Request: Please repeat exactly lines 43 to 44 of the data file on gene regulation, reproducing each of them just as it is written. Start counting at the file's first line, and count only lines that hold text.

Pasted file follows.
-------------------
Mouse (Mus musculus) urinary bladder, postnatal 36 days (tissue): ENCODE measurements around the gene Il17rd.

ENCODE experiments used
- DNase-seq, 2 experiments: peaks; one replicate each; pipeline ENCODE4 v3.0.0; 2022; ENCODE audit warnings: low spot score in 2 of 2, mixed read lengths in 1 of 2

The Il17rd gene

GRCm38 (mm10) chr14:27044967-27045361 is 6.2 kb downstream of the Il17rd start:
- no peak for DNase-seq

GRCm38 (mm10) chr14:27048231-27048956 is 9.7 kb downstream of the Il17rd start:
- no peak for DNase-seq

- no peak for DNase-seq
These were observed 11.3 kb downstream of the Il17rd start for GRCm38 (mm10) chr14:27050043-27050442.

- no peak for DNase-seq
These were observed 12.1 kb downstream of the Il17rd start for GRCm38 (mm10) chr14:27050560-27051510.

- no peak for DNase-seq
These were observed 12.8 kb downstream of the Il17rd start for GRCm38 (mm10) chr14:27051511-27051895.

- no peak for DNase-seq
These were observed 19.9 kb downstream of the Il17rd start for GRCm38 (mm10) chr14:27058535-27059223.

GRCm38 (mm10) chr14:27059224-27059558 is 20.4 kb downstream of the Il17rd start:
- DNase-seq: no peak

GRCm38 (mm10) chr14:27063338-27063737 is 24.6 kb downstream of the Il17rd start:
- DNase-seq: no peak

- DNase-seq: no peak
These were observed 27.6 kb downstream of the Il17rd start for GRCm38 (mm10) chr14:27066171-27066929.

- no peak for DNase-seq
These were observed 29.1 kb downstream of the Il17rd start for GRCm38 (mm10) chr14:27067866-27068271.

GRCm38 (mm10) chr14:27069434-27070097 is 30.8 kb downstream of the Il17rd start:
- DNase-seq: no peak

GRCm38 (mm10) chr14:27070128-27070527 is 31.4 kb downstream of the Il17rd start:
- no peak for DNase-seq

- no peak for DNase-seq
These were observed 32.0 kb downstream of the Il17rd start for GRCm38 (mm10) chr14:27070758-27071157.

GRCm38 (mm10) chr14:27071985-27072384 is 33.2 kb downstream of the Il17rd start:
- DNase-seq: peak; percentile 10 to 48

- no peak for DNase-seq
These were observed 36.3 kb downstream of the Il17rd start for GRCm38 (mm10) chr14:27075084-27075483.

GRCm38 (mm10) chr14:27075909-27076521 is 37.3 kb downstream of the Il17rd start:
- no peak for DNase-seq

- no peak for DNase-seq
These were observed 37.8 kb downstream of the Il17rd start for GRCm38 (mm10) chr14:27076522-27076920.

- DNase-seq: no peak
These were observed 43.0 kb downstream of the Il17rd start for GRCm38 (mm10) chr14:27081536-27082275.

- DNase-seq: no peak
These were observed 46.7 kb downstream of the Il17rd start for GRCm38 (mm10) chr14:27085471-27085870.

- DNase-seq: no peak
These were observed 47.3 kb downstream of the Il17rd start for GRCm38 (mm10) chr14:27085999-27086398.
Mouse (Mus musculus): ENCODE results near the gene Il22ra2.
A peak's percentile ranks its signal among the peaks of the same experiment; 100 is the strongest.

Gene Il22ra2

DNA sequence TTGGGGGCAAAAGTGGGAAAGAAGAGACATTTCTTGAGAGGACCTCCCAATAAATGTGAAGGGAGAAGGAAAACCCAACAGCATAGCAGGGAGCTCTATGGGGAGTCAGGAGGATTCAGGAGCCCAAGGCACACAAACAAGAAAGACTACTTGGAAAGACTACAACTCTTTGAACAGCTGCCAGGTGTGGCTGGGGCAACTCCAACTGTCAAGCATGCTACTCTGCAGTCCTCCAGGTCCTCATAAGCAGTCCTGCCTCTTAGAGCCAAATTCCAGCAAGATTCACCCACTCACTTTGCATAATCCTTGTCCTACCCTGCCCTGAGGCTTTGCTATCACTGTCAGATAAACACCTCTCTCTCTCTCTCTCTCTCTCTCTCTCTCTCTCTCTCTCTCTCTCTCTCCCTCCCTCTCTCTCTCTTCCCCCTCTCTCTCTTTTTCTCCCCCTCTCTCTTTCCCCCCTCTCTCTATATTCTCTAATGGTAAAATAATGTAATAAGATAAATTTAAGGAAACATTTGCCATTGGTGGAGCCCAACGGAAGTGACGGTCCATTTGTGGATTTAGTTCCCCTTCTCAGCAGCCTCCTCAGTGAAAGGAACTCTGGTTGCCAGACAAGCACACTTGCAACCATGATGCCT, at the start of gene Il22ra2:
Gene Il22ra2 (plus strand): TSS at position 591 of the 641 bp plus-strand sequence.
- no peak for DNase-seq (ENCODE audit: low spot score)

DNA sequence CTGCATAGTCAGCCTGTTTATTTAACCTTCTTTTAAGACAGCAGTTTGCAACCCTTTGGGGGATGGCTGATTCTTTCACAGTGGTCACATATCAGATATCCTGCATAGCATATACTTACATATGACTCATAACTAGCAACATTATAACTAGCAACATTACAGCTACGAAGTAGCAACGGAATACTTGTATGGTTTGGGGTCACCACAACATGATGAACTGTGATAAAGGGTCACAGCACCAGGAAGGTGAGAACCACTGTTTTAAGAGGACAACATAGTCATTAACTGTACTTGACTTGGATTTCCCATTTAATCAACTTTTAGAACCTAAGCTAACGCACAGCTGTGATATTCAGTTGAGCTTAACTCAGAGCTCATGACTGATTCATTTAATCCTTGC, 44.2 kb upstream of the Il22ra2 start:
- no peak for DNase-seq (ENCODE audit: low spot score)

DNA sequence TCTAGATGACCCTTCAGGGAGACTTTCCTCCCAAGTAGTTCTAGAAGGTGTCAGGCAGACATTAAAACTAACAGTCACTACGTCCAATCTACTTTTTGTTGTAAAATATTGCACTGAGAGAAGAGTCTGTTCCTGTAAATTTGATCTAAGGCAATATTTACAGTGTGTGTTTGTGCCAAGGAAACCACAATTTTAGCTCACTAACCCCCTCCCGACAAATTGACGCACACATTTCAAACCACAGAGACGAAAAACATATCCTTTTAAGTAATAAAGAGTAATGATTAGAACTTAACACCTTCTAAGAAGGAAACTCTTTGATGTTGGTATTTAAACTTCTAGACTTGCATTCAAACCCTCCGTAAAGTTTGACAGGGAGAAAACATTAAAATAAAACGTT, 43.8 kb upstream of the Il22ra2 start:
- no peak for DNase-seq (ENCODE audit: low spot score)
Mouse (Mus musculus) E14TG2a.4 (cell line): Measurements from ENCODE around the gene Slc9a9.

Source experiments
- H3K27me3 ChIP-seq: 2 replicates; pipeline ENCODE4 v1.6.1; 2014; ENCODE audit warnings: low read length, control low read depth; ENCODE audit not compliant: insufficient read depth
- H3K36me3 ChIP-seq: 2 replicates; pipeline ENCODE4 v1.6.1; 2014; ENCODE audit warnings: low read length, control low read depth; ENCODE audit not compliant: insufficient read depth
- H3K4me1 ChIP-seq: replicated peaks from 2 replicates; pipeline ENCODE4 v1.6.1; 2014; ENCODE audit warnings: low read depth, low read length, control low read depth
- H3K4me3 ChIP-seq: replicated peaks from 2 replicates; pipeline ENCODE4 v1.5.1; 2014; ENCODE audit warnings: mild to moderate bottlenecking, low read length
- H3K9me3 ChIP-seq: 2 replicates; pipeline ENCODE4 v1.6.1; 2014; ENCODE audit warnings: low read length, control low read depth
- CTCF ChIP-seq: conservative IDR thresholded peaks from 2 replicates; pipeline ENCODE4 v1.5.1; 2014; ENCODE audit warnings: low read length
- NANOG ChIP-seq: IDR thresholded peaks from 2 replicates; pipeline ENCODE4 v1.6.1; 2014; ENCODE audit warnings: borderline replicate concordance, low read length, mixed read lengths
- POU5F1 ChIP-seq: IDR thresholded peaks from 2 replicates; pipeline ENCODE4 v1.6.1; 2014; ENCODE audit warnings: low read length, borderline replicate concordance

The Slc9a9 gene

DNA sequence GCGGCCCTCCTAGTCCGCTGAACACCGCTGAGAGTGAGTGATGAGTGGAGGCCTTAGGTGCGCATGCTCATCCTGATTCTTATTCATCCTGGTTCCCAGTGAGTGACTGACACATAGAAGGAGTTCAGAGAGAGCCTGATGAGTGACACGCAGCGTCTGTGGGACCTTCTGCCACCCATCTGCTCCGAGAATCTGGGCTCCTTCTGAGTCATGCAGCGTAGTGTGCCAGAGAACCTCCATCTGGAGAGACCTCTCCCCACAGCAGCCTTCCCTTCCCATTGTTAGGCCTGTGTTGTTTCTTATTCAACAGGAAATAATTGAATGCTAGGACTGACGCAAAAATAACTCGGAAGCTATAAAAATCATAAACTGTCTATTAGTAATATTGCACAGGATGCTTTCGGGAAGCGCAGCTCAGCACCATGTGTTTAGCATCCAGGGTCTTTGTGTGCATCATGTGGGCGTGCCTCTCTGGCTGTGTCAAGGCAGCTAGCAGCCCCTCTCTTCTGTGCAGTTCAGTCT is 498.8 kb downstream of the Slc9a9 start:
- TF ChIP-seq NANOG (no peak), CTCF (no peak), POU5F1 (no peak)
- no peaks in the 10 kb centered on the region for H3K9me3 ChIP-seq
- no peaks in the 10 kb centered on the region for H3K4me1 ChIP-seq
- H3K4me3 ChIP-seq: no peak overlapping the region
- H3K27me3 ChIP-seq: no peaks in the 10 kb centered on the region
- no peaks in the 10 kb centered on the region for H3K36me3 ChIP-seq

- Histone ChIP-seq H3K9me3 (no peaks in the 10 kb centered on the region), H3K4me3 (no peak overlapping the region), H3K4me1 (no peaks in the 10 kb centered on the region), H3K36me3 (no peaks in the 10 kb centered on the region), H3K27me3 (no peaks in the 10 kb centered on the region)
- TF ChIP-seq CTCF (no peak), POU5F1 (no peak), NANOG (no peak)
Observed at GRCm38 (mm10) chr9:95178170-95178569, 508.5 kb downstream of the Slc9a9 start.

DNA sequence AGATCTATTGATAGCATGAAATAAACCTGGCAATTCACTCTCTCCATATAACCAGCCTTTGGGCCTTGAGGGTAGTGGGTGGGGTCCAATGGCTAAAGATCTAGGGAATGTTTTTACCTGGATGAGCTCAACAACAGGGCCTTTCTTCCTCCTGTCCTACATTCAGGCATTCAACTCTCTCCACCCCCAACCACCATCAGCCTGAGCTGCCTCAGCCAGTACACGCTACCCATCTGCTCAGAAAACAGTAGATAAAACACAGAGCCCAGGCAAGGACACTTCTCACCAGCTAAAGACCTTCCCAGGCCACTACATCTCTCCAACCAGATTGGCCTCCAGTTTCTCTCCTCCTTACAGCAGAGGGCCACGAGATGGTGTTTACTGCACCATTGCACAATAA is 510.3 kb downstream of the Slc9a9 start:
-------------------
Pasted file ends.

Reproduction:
- DNase-seq: no peak
These were observed 47.3 kb downstream of the Il17rd start for GRCm38 (mm10) chr14:27085999-27086398.